I am going to build a very simple brushed DC motor. The rotor will not be enclosed in a stator (the rotor will be built on a bench with free space around it), and I will using permanent magnets to make the external magnetic field.

I plan to compare the torque generated on the rotor with a non-iron core, with the torque generated on the rotor with an iron core (the two cores will have the same dimensions). I will do this at stall torque, and I think this will help me find the permeability of the iron core (assuming the non-iron core has a known permeability). The permeability isn’t constant in a ferromagnetic material such as a material made up of iron but knowing the permeability at stall torque should be enough for this assignment.

The best way to compare the two different torque values would probably be to just build a single rotor with a single coil and have the ability to just interchange the cores since this hopefully will eliminate some error when comparing the torque. This would mean that the coil can't be permanently attached to the first core, although the coil also has to be attached strong enough so that it doesn't fall off when the rotor spins. I got this suggestion from an electrical engineer, but I can't get in touch with him anymore. I could also build two different motors and try to make them as similar as possible to eliminate error, but the first option I think is better if it's possible to accomplish.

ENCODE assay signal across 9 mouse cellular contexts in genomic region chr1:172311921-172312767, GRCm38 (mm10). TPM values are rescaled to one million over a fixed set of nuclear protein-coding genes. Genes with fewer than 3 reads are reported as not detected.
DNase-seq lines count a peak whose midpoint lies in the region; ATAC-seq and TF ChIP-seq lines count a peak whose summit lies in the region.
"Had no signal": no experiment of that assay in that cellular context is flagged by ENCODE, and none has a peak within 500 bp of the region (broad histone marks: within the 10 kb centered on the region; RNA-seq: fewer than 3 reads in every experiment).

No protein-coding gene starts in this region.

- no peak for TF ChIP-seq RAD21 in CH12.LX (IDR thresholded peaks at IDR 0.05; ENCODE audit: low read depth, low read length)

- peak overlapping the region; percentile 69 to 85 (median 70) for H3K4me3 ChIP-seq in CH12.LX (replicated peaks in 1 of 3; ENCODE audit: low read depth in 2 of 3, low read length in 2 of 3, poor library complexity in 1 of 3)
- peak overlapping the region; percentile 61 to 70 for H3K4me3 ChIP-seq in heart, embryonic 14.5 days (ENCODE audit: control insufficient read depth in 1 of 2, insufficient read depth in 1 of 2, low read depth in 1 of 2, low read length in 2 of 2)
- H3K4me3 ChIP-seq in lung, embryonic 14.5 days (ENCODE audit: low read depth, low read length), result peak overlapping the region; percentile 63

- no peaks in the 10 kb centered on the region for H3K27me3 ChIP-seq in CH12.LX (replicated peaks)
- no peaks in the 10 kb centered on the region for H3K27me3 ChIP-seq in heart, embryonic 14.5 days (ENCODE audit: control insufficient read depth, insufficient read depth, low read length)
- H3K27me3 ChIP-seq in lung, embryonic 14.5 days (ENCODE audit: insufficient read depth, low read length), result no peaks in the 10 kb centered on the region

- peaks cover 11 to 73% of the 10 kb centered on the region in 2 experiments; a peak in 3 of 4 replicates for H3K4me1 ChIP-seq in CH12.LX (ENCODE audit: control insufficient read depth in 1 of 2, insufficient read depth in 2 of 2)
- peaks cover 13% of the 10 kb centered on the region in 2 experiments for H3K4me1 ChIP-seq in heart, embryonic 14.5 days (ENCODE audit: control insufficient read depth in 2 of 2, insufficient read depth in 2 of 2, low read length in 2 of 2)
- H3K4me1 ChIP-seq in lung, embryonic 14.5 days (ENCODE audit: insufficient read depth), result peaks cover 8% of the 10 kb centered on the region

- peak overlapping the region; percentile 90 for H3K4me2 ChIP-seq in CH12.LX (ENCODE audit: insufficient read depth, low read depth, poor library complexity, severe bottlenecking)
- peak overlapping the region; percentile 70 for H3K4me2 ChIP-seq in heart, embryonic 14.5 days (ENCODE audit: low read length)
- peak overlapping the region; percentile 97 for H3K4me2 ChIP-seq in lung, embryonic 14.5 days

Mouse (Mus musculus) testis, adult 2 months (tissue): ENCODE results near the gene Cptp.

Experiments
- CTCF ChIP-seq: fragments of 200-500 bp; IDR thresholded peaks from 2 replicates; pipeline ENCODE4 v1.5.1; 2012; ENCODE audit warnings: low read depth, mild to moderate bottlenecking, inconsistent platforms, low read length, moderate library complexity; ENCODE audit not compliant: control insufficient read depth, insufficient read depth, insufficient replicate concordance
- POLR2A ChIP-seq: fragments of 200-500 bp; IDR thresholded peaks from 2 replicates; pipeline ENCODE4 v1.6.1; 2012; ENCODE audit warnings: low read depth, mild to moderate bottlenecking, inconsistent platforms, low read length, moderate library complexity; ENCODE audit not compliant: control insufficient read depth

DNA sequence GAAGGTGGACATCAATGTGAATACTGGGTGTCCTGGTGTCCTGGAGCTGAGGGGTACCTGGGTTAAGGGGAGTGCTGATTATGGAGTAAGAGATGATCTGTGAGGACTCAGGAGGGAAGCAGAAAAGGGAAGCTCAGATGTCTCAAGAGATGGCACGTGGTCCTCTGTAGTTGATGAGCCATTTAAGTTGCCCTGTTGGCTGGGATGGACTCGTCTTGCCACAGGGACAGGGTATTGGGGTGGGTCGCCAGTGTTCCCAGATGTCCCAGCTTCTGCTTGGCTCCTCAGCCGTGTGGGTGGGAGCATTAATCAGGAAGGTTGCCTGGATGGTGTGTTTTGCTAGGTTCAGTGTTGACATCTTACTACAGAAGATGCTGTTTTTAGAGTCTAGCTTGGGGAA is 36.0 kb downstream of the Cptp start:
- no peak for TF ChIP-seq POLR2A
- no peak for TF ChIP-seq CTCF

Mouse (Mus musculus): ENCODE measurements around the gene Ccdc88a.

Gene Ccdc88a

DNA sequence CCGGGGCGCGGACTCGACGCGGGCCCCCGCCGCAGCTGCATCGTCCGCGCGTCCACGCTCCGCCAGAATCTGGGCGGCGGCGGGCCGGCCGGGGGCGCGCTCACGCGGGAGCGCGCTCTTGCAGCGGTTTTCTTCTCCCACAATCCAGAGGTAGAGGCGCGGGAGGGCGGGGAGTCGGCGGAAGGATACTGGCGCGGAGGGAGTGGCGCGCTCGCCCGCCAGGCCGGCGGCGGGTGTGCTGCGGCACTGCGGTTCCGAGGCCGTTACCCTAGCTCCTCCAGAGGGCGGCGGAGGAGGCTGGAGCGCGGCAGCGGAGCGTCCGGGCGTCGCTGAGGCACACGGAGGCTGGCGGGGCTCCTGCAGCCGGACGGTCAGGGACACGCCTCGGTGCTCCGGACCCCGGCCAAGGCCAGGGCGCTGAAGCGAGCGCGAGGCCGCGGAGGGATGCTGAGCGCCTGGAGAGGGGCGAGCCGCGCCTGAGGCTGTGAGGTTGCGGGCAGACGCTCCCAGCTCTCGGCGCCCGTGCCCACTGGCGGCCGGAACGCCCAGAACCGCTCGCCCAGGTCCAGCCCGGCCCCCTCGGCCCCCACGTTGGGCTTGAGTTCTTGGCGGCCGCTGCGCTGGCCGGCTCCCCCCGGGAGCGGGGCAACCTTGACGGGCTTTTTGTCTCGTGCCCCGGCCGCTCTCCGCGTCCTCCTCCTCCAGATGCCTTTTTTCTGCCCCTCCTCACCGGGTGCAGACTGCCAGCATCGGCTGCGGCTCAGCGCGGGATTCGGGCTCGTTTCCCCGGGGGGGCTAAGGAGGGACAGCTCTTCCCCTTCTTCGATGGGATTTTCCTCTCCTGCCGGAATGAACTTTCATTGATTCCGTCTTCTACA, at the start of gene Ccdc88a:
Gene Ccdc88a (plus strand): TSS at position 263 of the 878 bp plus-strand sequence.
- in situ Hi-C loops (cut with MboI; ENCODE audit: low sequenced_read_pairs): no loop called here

The dimensions of the cores will be 30x28x90mm (it's a rectangular shape, I couldn't find a cylinder), and I have the ability to cut and drill the iron core that I’ve bought, although I can only cut and drill across the short end. I plan to put the axis of rotation across the short end, but I don’t know if I should make the axis by drilling a hole (and inserting a small steel rod), or by cutting the core into two pieces and attaching each piece to a bigger prebuilt axis. This decision could influence my main issue, namely how I can switch the cores.

Any help is greatly appreciated, and please let me know if the question is unclear or badly formulated, and I will explain more about my assignment.

  • $\begingroup$ You might be better off building more than one anyway. Differences caused by disassembly and reassembly can be comparable to differences in parts. It all depends on how you control the processes but it is also always good to have spare parts. $\endgroup$
    – Abel
    May 4 at 12:49

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